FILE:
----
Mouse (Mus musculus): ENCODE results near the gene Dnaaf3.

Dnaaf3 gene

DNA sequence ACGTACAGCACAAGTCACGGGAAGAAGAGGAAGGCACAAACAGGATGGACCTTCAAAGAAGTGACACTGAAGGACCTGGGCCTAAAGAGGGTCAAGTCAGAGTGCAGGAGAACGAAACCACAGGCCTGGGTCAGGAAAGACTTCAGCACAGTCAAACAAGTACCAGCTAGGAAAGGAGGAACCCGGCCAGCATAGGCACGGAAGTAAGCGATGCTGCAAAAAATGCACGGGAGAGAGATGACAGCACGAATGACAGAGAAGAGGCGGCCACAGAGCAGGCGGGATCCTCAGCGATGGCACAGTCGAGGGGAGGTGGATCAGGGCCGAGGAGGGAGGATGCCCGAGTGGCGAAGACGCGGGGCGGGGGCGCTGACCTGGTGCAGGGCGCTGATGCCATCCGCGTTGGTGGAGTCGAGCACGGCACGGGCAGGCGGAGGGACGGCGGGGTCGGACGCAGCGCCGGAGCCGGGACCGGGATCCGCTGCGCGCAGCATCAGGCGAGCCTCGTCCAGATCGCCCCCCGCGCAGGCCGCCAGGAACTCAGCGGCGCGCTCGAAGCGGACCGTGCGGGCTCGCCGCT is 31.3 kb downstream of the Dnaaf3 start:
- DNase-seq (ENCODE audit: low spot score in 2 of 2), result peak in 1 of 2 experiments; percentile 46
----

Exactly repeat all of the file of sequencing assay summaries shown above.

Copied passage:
Mouse (Mus musculus): ENCODE results near the gene Dnaaf3.

Dnaaf3 gene

DNA sequence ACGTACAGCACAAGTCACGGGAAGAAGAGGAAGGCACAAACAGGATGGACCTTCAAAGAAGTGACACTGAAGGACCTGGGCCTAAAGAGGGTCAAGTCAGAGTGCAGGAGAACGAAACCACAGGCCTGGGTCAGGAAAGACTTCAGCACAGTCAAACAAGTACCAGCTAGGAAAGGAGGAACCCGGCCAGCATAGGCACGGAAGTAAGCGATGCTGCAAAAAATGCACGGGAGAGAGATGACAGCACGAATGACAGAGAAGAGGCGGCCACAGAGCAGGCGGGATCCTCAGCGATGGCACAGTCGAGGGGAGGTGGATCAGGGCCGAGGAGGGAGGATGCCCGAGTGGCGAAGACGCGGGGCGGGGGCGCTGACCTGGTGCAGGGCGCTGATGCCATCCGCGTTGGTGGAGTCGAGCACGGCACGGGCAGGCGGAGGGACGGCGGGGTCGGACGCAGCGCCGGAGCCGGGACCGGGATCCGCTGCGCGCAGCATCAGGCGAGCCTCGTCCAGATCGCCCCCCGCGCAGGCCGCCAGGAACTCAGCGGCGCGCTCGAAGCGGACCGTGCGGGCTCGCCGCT is 31.3 kb downstream of the Dnaaf3 start:
- DNase-seq (ENCODE audit: low spot score in 2 of 2), result peak in 1 of 2 experiments; percentile 46